Don Imus Settles with CBS, Now Free to Spew Again

ImusRadio shock jock Don Imus, who lost his CBS radio show in mid-April following outrage over his racist, sexist, and classist comments regarding the Rutgers women’s basketball team, has settled with CBS: “The terms of the settlement will not be disclosed, according to the CBS statement. The settlement pre-empts the dismissed DJ’s threatened $120 million breach-of-contract lawsuit.”

Drudge is reporting that the settlement is to the tune of $20 million.

And Imus is reportedly in talks to resume his career at WABC radio.

You may have missed…
Turned Off: Don Imus Loses CBS Radio Show [tr]
MSNBC Cans Imus as Debate on Hate Speech Rages [tr]


  1. TheTruth says

    As a black man I am pleased that Don Imus will be back on the air!!

    Thank you, Don Imus. You’ve given us (black people) an excuse to avoid our real problem.

    You’ve given Al Sharpton and Jesse Jackson another opportunity to pretend that the old fight, which is now the safe and lucrative fight, is still the most important fight in our push for true economic and social equality.

    You’ve given Vivian Stringer and Rutgers the chance to hold a nationally televised recruiting celebration expertly disguised as a news conference to respond to your poor attempt at humor.

    Thank you, Don Imus. You extended Black History Month to August, and we can once again wallow in victimhood, protest like it’s 1965 and delude ourselves into believing that fixing your hatred is more necessary than eradicating our self-hatred.

    The bigots and small minded win again.

    While we’re fixated on a bad joke cracked by an irrelevant, bad shock jock, I’m sure at least one of the marvelous young women on the Rutgers basketball team is somewhere snapping her fingers to the beat of 50 Cent’s or Snoop Dogg’s or Young Jeezy’s latest ode glorifying nappy-headed pimps and hos.

    I ain’t saying Jesse, Al and Vivian are gold-diggas, but they don’t have the heart to mount a legitimate campaign against the real black-folk killas.

    It is us. At this time, we are our own worst enemies. We have allowed our youths to buy into a culture (hip hop) that has been perverted, corrupted and overtaken by prison culture. The music, attitude and behavior expressed in this culture is anti-black, anti-education, demeaning, self-destructive, pro-drug dealing and violent.

    Rather than confront this heinous enemy from within, we sit back and wait for someone like Imus to have a slip of the tongue and make the mistake of repeating the things we say about ourselves.

    It’s embarrassing. Dave Chappelle was offered $50 million to make racially insensitive jokes about black and white people on TV. He was hailed as a genius. Black comedians routinely crack jokes about white and black people, and we all laugh out loud.

    But, in my view, he didn’t do anything outside the norm for shock jocks and comedians. He also offered an apology. That should’ve been the end of this whole affair. Instead, it’s only the beginning. It’s an opportunity for Stringer, Jackson and Sharpton to step on victim platforms and elevate themselves and their agenda$.

    I watched the Rutgers news conference and was ashamed.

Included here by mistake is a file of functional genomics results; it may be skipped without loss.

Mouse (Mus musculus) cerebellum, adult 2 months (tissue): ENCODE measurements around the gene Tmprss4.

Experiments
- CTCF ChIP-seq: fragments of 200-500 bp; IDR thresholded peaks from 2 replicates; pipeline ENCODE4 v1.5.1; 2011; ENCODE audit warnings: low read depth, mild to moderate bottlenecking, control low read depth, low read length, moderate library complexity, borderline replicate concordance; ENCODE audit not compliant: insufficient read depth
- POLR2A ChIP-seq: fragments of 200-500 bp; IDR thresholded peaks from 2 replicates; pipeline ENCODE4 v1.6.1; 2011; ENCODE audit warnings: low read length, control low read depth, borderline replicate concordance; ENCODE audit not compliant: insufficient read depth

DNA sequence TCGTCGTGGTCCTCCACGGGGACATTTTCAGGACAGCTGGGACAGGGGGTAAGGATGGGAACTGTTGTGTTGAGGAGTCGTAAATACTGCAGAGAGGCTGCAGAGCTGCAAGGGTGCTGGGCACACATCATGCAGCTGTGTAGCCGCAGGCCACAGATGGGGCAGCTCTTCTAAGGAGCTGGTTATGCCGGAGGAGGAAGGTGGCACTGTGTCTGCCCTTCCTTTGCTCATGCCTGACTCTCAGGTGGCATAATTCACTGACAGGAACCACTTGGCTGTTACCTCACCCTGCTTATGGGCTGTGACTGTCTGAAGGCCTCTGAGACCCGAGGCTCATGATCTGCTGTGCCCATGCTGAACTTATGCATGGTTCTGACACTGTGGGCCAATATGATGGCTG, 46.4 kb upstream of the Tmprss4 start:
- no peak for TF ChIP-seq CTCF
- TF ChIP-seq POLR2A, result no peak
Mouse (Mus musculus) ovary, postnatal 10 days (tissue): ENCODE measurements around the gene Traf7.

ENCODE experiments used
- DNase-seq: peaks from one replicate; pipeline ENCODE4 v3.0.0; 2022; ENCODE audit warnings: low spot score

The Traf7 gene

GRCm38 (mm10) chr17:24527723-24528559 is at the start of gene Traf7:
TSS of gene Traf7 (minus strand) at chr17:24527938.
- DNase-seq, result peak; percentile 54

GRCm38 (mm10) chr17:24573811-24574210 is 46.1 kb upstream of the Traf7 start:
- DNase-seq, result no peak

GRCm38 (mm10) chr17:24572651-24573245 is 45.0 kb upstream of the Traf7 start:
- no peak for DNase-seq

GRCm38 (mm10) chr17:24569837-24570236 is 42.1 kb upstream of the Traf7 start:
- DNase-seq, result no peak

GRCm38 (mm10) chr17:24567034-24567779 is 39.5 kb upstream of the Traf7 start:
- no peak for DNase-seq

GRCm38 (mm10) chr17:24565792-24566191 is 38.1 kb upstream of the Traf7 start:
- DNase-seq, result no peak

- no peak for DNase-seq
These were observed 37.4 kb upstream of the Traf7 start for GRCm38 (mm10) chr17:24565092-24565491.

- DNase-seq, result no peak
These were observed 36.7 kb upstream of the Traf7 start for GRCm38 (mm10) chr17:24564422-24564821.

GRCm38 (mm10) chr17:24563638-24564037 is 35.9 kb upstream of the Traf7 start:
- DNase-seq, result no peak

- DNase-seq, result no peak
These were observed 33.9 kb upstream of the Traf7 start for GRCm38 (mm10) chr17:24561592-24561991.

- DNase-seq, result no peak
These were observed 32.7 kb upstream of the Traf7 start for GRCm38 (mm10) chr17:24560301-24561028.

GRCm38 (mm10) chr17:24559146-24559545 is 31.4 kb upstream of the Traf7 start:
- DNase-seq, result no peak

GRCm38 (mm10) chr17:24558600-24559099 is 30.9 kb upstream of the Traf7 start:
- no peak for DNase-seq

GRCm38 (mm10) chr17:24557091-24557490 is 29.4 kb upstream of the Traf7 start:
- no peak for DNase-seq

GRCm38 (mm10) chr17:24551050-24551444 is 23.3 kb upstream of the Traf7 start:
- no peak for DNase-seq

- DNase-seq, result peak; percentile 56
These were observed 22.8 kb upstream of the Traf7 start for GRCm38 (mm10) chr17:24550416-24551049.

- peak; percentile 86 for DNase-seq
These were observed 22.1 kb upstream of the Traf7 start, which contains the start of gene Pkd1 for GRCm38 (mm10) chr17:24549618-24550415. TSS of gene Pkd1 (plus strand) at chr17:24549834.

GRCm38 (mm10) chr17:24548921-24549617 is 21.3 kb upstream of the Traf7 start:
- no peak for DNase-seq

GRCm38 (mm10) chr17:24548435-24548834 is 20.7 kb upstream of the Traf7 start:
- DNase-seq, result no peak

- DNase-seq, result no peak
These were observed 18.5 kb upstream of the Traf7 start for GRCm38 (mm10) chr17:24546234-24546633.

Martin Luther King Jr. spoke for eight minutes in 1963 at the March on Washington. At the time, black people could be lynched and denied fundamental rights with little thought. With the comments of a talk-show host most of her players had never heard of before last week serving as her excuse, Vivian Stringer rambled on for 30 minutes about the amazing season her team had.

    Somehow, we’re supposed to believe that the comments of a man with virtually no connection to the sports world ruined Rutgers’ wonderful season. Had a broadcaster with credibility and a platform in the sports world uttered the words Imus did, I could understand a level of outrage.

    But an hourlong press conference over a man who has already apologized, already been suspended and is already insignificant is just plain intellectually dishonest. This is opportunism. This is a distraction.

    In the grand scheme, Don Imus is no threat to us in general and no threat to black women in particular. If his words are so powerful and so destructive and must be rebuked so forcefully, then what should we do about the idiot rappers on BET, MTV and every black-owned radio station in the country who use words much more powerful and much more destructive?

    I don’t listen or watch Imus’ show regularly. Has he at any point glorified selling crack cocaine to black women? Has he celebrated black men shooting each other randomly? Has he suggested in any way that it’s cool to be a baby-daddy rather than a husband and a parent? Does he tell his listeners that they’re suckers for pursuing education and that they’re selling out their race if they do?

    When Imus does any of that, call me and I’ll get upset. Until then, he is what he is — a washed-up shock jock who is very easy to ignore when you’re not looking to be made a victim.

    No. We all know where the real battleground is. We know that the gangsta rappers and their followers in the athletic world have far bigger platforms to negatively define us than some old white man with a bad radio show. There’s no money and lots of danger in that battle, so Jesse and Al are going to sit it out.

  2. Leland Frances says